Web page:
“101” from Mysteries of Small Houses

Peter Middleton

[#] Watch Alice Notley read “101”

Alice Notley’s Mysteries of Small Houses (1998) is a contemporary Prelude: a series of free verse poems whose passionate self-questioning traces the development of her poetry and poetics from youth through education, marriage, losses, and new relationships. The result is a searching account of what it has meant to be an American poet living and working outside the incorporated literary genres in Grub Street and the Academy, and one of the relatively few to speak openly about poverty and class as cultural determinants today. Her collection also unsettles the current dogma that openly expressed subjectivity in poetry generally plays a conservative aesthetic and sometimes political role.

The poem “101” occurs about two-thirds of the way through. By then readers have followed her from a desert upbringing to New York, England and eventually Paris; been introduced to her husband, the poet Ted Berrigan; learned about his death and its aftermath; and met her witty British partner, another poet, Douglas Oliver. The title presumably refers to the address of the apartment in New York that is the subject of the poem. A poets’ “treehouse” as she calls it (a metaphor that is typical of her humour—a subtle reminder of the unself-conscious boyishness of the men), it’s where she lived with Berrigan and wrote much of her poetry. This is a poem of reluctant anamnesis rather than nostalgic memories, in which she re-encounters its furniture, decorations and above all the people whose passions made the place what it was. So forceful are the memories once re-awakened that she begins the poem with the seemingly impossible opening proposition: “It’s possible that I still live there” (the reader already knows that Notley “lives” in Paris at the time of writing):
It’s possible that I still live there
Apartment that is path-narrow
I don’t want to be there in this poem if
Anyone else is, from the past, I want it to be empty
A lot of dust I let fall
It gets smaller          See mobiles from when, a flasher
Whose penis has broken off          That other mobile I
Made it’s talismanic objects
A bottlecap a rose a centaur a cactus a coin
Memory as we know is sticky stuff, often adhering against our wills to moments of trauma and pain, and this poem conveys the sense of risk in recalling all the stuff that piled up in this place. Perhaps this is why there’s a slight uncanniness in these lines as if she were an unwilling revenant there, who might actually meet another person in the space of the poem. If even former friends should keep out how welcome is the reader in this place? To anticipate a little: readers who maintain a cognitive and emotional distance from the poem’s appeal to identify with the values and anguish of this autobiographical history are going to feel unwelcome unless they do reflect on their own memories and desires, their own history of talismen, broken penises, and the mobility and stasis represented by the mobile.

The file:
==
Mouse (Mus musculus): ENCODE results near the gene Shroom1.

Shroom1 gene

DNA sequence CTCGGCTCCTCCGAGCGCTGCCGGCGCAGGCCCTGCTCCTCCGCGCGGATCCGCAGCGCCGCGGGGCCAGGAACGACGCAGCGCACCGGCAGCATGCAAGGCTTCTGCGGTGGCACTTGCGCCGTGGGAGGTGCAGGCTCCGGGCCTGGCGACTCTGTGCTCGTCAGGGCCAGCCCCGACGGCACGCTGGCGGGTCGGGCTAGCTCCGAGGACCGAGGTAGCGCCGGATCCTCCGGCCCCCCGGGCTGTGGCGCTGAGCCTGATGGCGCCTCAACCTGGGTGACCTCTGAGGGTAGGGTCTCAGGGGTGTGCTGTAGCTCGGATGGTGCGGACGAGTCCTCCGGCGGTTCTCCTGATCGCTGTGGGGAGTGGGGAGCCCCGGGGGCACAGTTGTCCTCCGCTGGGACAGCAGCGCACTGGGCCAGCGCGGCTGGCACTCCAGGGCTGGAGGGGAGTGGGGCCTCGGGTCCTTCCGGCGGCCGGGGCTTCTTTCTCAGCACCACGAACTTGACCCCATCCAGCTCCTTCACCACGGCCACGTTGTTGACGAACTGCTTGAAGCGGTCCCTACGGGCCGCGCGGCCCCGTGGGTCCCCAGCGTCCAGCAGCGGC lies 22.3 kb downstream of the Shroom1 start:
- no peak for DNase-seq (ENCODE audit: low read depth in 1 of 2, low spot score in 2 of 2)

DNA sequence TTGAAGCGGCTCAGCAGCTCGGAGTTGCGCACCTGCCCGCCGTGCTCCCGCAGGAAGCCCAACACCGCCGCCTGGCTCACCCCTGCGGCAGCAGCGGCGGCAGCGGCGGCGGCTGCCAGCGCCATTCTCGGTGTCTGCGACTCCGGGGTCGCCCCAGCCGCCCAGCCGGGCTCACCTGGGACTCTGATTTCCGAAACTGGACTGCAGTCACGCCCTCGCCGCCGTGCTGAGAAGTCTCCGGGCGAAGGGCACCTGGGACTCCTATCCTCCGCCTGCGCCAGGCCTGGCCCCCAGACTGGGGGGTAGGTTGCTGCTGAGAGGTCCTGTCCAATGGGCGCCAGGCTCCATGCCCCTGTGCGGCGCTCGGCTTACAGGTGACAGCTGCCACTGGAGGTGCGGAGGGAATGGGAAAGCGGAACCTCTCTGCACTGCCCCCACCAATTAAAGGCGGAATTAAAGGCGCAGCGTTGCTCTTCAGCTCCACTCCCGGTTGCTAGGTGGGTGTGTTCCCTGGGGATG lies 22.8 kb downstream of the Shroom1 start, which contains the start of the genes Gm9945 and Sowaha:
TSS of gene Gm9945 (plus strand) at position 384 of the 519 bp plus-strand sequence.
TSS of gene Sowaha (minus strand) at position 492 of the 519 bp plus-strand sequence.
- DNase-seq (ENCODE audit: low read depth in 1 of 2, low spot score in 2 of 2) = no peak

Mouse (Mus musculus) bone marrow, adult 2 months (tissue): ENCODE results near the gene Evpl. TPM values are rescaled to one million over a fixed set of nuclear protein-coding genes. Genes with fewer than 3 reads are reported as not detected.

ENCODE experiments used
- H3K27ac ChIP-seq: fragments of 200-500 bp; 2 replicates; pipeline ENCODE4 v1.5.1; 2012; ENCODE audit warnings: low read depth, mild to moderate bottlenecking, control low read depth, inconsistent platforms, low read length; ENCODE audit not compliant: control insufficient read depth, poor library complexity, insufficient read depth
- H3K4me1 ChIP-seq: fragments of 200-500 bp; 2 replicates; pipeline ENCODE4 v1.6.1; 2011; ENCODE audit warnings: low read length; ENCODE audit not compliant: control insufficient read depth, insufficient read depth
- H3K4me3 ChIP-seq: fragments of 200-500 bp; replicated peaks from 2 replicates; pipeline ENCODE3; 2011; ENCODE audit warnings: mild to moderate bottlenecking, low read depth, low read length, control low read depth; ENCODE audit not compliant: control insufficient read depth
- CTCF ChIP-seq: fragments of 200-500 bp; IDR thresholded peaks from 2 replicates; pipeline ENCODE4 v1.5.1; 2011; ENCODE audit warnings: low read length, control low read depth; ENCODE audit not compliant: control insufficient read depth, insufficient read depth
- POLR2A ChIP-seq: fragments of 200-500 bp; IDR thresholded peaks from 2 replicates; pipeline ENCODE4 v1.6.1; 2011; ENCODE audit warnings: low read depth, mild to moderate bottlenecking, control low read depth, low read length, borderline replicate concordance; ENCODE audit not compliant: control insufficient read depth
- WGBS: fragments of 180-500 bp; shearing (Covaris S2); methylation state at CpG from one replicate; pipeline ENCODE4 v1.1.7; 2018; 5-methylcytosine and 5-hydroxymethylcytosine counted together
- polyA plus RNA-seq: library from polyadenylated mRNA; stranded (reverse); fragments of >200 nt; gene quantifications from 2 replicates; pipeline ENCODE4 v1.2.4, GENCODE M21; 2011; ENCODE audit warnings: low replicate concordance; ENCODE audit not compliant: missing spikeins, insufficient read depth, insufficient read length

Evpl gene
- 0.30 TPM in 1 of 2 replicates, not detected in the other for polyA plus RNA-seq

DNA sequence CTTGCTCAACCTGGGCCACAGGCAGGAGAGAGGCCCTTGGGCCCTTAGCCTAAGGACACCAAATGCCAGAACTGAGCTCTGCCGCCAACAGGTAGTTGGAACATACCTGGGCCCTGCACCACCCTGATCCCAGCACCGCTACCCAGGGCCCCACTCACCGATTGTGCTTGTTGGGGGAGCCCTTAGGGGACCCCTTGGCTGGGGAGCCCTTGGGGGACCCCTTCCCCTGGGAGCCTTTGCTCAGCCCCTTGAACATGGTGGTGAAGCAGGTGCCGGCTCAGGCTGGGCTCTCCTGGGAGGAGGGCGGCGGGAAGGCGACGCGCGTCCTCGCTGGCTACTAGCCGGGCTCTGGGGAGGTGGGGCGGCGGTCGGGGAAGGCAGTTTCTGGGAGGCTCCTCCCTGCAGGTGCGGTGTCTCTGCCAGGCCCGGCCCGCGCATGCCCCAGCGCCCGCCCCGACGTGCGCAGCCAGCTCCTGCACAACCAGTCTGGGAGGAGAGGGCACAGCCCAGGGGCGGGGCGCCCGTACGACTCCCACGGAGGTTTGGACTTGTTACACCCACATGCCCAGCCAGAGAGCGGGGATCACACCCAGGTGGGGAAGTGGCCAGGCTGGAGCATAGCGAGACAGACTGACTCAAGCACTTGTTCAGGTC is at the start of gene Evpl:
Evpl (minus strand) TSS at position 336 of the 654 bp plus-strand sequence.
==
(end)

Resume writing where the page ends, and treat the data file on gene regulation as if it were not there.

The poems in Mysteries of Small Houses sustain a tacit polemic against dogmatic poetics, of whatever kind, whether “fin-de-siecle non-referentiality” (37), or the Iowa Writers Workshop poem, with its “Iowa style, / characterized, as I remember, / by the assumption of desperation / boredom, behind two-story houses / divorce, incomes, fields, pigs, /getting into pants, well not really / in poems, well no ‘well’s and all / in the costive mode” (26). Associating the widespread use of diminished referentiality of avant-garde poetry during the past thirty years with the decadence of the literature of the end of the nineteenth-century, and demonstrating that the supposed openness of the free verse personal lyric is subject to strict limits (no use of filler words common in conversation for example), are both clever and acerbic judgements on poetic dogmas that the poet knows would be critical of her own style of intensive referentiality whose rich fibre doesn’t result in costly fears of the body’s life (no constipation here). Statements can be affirmed by the poem and it need not rely on parataxis and disjunction: “any broken phrase in plaster will do in these postmodern times, you asshole” says Douglas Oliver in one poem (as someone who has written plenty of broken phrases I feel the force of this!). It was the transgressiveness of the poems in Mysteries of Small Houses that drew me to want to speak about it when asked to contribute to this round table about Notley’s work. Whatever classification one attempts to shoehorn her poetry into (New York School is the most obvious of course, but there are a number of others ranging from confessionalism and Iowa Writers Workshop to several U.S. and U.K. avant-gardes), it resists.